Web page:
A busy scene in Khartoum, Sudan. Photo by: Justin Garland / CC BY-NC-SA

EDITOR’S NOTE: The United States needs to rethink its current efforts in Sudan and South Sudan, argues Kate Almquist Knopf, visiting policy fellow at the Center for Global Development. One of her recommendations: The U.S. Agency for International Development should not have a full-fledged mission in Kharthoum.

This week marks what some consider the tenth anniversary of the conflict in Darfur. Sadly, this is not the only conflict still ravaging the people of Sudan and South Sudan. As the White House is preparing to name the United States’ seventh special envoy to Sudan and South Sudan in the last 12 years, I believe it’s time for a different approach to U.S. policy, one that puts the central governance challenges in each state at the forefront.

The ongoing suffering and instability in the two countries demands a re-examination of current efforts, a review of lessons learned, and some adjustments to current US policy. My paper, ”Getting to Normal with the Two Sudans,” is my attempt to do this. Lasting peace and stability within and between the Sudans will only come with meaningful political transformation at the center of each state that leads to democracy and inclusiveness for all Sudanese — outcomes only the Sudanese peoples can bring to pass. The United States can encourage this process but will only be effective to the extent that we recognize our strengths and limitations.

The United States must relate to each state in its own right, and not just as a function of conflicts between north and south or within Sudan. I believe the United States should have ambassadors to both Sudan and South Sudan and not a special envoy. I believe the United States should talk to all sides in Khartoum and Juba, including President Bashir. I believe the UN Security Council should defer Bashir’s indictment by the International Criminal Court for one year in order to give a truly comprehensive political settlement a chance. I believe the United States should revisit the value of its counterterrorism cooperation with Sudan and stop dangling the lifting of sanctions to achieve short-term objectives. I believe USAID should not have a full-fledged development mission in Khartoum at this time. I believe the United States should ensure that South Sudan does not collapse economically because of the loss of its oil revenues, despite its serious governance challenges, which should be addressed in the context of US-South Sudan relations but not equated with the acts of Khartoum. And more than anything, I believe the United States should lead in relentless pursuit of ceasefires and unfettered humanitarian access to all conflict regions in Sudan.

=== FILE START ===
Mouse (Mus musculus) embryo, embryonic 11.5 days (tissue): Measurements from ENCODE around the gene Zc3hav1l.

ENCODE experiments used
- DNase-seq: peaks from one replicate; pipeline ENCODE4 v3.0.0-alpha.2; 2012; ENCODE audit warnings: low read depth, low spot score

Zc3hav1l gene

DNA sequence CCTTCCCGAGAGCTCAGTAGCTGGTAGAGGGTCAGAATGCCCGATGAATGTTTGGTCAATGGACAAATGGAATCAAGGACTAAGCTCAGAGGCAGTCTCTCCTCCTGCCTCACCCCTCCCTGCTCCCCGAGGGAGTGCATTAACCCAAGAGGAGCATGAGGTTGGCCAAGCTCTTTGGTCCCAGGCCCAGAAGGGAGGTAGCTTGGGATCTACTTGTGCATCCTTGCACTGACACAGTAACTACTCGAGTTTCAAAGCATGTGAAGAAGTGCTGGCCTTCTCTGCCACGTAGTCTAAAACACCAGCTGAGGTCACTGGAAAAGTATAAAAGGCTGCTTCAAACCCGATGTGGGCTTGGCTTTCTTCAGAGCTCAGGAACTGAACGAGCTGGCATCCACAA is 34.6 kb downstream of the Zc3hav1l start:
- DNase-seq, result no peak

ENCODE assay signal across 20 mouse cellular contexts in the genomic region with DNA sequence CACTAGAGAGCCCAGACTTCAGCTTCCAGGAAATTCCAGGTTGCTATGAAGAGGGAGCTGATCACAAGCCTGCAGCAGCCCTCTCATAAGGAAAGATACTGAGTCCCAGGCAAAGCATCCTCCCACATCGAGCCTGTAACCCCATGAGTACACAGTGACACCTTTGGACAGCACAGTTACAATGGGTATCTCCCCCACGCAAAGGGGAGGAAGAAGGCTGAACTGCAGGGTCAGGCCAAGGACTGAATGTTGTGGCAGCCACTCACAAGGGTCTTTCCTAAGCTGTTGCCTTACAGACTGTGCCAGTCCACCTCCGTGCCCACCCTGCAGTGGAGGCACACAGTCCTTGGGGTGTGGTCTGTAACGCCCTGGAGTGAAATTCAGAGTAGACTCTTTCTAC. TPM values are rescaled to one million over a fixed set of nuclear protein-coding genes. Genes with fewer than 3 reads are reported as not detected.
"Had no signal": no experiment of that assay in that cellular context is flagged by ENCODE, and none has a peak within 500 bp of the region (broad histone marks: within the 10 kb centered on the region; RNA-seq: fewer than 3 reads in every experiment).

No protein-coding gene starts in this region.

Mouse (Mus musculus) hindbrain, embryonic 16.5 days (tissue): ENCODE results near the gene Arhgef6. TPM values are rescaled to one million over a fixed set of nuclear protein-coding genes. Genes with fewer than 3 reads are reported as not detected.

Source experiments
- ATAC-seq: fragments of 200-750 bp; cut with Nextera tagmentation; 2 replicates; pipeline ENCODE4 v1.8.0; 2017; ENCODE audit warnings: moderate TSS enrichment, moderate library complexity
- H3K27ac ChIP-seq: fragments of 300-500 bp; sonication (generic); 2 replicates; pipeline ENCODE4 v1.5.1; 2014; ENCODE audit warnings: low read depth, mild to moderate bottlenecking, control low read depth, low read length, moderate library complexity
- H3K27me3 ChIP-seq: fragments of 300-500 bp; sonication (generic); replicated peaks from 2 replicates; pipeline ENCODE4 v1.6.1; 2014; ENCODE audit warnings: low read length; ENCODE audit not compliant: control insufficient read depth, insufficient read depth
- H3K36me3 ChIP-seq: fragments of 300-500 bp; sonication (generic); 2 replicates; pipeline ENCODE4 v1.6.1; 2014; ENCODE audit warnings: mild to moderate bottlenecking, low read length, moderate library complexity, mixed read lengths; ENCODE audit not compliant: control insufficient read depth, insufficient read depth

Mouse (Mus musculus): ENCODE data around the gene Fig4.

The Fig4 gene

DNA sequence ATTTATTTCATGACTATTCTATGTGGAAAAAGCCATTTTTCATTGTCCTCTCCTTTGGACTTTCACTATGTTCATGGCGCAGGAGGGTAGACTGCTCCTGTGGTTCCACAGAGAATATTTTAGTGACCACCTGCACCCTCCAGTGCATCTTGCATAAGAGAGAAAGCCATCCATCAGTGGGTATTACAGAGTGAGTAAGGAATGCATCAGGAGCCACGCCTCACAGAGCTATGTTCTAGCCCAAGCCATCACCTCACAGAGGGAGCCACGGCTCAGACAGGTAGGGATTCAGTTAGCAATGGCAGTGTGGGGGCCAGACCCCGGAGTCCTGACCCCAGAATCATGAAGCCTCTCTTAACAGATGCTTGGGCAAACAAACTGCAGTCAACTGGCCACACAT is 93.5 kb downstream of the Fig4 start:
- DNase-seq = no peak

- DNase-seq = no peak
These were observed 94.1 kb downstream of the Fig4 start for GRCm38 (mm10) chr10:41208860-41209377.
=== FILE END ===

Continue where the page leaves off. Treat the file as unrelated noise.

No doubt some of my recommendations will upset various constituencies. However, I have not come to these conclusions lightly or without first-hand observation of the suffering of the peoples of Sudan and South Sudan over nearly two decades. My first visit to Sudan was in 1995 for an international nongovernmental organization providing humanitarian relief to war and famine-ravaged civilians in southern Sudan. Over the past 18 years, I have traveled to Sudan and South Sudan more times than I can count, visited every major conflict region in the (now) two countries, re-opened the USAID/Sudan mission after 14 years of closure, advised four special envoys, and lived in Khartoum. I’ve seen the worst of Sudan and South Sudan—famine conditions in southern Sudan as a result of war, drought, and outright denial of humanitarian aid by the Sudanese government; the burnt villages and teeming camps of displaced people who suffered genocide and war in Darfur; the destruction of Abyei and the displacement of its residents; and the effects of war and neglect in the Nuba Mountains, southern Blue Nile, eastern Sudan, and too many places across South Sudan to name.

Sudan has brought me to the depths of despair and to the heights of hope. In 1995, the idea that South Sudan would one day be an independent, sovereign state seemed an impossible dream for its people. On July 9, 2011, I watched in Juba as it became a reality. I’m proud to have been part of the US government team that helped to bring that about, and that brought life-saving relief to millions of people in Darfur through a massive international humanitarian operation and facilitate at least a temporary de-escalation of violence. I’m saddened that efforts to promote lasting peace and end gross human rights violations in Sudan and between the two countries have yet to succeed. Violence is on the rise in Darfur, full-scale war has returned to Southern Kordofan and Blue Nile, and other areas of Sudan are restive. Urgently needed humanitarian aid is being denied to a million or more people in Sudan. South Sudan, too, is wracked by violence and struggling to stand on its feet as a new nation-state. Already, its behavior is beginning to resemble the oppressive rule from which it just escaped.

It is because of these challenges — and not in spite of them — that I urge a more “normal” diplomatic approach, not to diminish attention to or the significance of what is happening in the Sudans, but to address the reality more effectively so that we don’t witness another decade, or more, of violent conflict. Until the underlying causes of war and violence in the Sudans are addressed, peace and stability will elude the Sudanese people. It is time the United States relate to these two countries on the basis of a sustained, long-term, strategic approach, not just as problems to be solved.

Republished with permission from the Center for Global Development. View original article.

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